We were taking a stroll near the Duomo of Siena on a warm evening this past July, trying to decide whether we had enough time to go visit the Opera del Duomo museum or rather to relax and enjoy an ice cream, when our attention was caught by a young ceramist painting a dish on the threshold of one of the many (so it seemed) ceramics shops in Siena.
We were about to take a picture of her and the beautiful ceramics when we saw the sign which said: “NO PHOTO (as I don’t eat with photos)”. So we just kept admiring as she continued to work in respectful silence and watched the design take shape under her short, decisive brush strokes.
We then also notice a second sign that I find funny and certainly want to take a picture of that says “Made in
China Siena”, so I ask interrupt her to ask if I may take the photo, thus marking the occasion to start chatting.
Her name turns out to be Sonia and she’s very nice and friendly with us: seeing our interest, she’s more than willing to talk about her job and about her city. She stresses the fact that all the ceramics we see in the shop have been created and painted by hand by her and her father.
She makes them right there, in front of you: it’s definitely not mass-produced items “made in China”. The ceramics are baked in the oven at the back of the shop (which she shows to us a while later since we’re still there) in what has been for a long time her family’s workshop. Their website can be seen here: www.biancoenero.it .
As we talk, she’s painting a flat plate with the emblem and colors of the contrada dell’Istrice, or the porcupine neighborhood of the city. She is preparing the entire series to be shipped to an American client that ordered one for each contrada. These ceramics inspired by the Palio’s contrade are really beautiful and as we talk, I keep eyeing a large plate with the colors and emblem of the contrada della Torre, the Tower contrada.
My grandmother was from Siena and belonged to the contrada della Torre and my father also grew up in Siena. While I was born and raised in Florence, I grew up with their stories about the Palio and about the Torre being the contrada that had not won a Palio for the longest time, ever since 1961. That meant that the Torre was called the “grandma” among the contrade and its people had to bear being made fun of by their rivals.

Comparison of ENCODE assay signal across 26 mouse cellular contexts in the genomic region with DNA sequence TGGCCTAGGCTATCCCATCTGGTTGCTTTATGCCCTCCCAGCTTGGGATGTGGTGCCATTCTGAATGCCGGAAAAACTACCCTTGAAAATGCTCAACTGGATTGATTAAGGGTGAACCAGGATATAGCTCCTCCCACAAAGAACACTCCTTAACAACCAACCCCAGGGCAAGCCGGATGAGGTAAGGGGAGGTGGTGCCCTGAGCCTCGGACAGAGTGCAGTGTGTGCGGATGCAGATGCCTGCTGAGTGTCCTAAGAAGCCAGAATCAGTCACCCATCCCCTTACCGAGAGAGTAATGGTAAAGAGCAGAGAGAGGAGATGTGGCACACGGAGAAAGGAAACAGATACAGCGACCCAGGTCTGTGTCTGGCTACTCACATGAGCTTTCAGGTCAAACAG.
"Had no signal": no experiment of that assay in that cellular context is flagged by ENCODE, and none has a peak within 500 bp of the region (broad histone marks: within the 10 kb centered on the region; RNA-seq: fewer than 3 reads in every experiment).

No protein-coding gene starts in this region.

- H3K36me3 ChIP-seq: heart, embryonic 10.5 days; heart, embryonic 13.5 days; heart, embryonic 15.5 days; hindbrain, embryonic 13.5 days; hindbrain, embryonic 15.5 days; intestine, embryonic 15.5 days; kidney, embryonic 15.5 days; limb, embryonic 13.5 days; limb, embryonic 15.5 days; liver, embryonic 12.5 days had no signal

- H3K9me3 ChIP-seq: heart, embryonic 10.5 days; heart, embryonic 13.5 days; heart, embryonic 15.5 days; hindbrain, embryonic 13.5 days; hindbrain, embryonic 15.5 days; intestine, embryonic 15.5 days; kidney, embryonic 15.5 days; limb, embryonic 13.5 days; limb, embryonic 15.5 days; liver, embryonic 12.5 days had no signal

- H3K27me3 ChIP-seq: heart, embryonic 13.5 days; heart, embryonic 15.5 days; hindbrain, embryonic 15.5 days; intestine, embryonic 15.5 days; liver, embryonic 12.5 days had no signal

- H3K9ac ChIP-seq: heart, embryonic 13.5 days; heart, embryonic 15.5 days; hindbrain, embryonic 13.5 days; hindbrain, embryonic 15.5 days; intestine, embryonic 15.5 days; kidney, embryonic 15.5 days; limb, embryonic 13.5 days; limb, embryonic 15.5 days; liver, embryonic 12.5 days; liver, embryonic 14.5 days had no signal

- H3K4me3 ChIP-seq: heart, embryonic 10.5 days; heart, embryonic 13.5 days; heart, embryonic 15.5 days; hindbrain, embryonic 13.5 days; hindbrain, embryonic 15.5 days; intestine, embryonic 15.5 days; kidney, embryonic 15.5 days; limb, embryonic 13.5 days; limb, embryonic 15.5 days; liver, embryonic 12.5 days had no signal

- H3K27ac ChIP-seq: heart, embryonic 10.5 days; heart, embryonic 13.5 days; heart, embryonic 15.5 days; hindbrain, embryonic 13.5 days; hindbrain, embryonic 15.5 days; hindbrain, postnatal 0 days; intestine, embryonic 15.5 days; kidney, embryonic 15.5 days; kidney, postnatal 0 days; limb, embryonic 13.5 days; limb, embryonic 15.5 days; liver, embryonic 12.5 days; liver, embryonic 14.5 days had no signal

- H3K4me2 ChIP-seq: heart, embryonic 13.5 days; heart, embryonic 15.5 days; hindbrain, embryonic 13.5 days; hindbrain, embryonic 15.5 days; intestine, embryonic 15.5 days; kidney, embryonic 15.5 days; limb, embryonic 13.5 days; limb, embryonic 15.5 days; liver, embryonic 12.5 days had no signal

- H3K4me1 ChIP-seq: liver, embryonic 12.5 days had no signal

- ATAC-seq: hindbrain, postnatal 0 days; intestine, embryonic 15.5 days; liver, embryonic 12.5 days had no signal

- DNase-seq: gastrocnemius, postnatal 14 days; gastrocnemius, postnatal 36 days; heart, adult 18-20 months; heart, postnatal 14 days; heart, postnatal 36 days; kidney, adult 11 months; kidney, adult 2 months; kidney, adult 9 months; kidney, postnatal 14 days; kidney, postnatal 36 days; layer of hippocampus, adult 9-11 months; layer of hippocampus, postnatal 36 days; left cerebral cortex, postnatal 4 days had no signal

What are the odds, with so many contrade, but it soon comes out that Sonia also belongs to the Torre, and as most people in Siena do, feels strongly about their traditions and the Palio. Sometimes I have had doubts that the tales about the Palio and about how much the people from Siena live for it were true, maybe even a little bit exaggerated. But after spending just a few days in Siena, I realize it’s all true and now is even confirmed by Sonia as with bright, shiny eyes recounts the August Palio of 2005, when the Torre after 44 years finally won the Palio dell’Assunta. She tells us about the big party they had and the dinner offered to everyone by the allied contrada del Bruco (Caterpillar). While she shares with us what must have been a truly great event, she gets moved as if everything had happened only moments ago. She shows us her cell phone, where her wallpaper even after 7 years still shows the picture of Berio, the horse that won the race for her contrada. 🙂
Her ceramics now seem even more valuable to us now that we know they are created by a person with such passion! Sonia does not hesitate to share with us tells us about other traditions and customs about the Palio, including the weekly dinners organized by each contrada where even outside visitors can participate by paying a small fee, thus having a chance to experience the true life in the contrada.
When we tell Sonia that we write on Discover Tuscany, she says “We need to explain to all the tourists how to behave the day of the Palio!” and she starts giving us some interesting tips.
We will shortly be writing an article to share all these tips with you our readers, particularly important before the next Palio – even if hearing them direct from Sonia is much more fun! [Here is the link to the article with a lot of Sonia’s tips on how to experience the Palio as a local].
We keep talking with Sonia until it’s time for dinner and time to look for a restaurant (Sonia offers several suggestions), then it’s time to go, with the plate of the Contrada della Torre in my hands, a perfect gift for my dad.
Sonia really helped us to better understand Siena, a very particular city, and to make us feel like we belong there, too. Thank you Sonia!
About Stefano Romeo
Stefano is a native from Florence but with a quarter of Sienese blood in his DNA and many years living in Pisa is a true Tuscan. He is still learning that his homeland has many corners and hidden gems he has to discover, ones he particularly enjoys seeing from the saddle of his bike.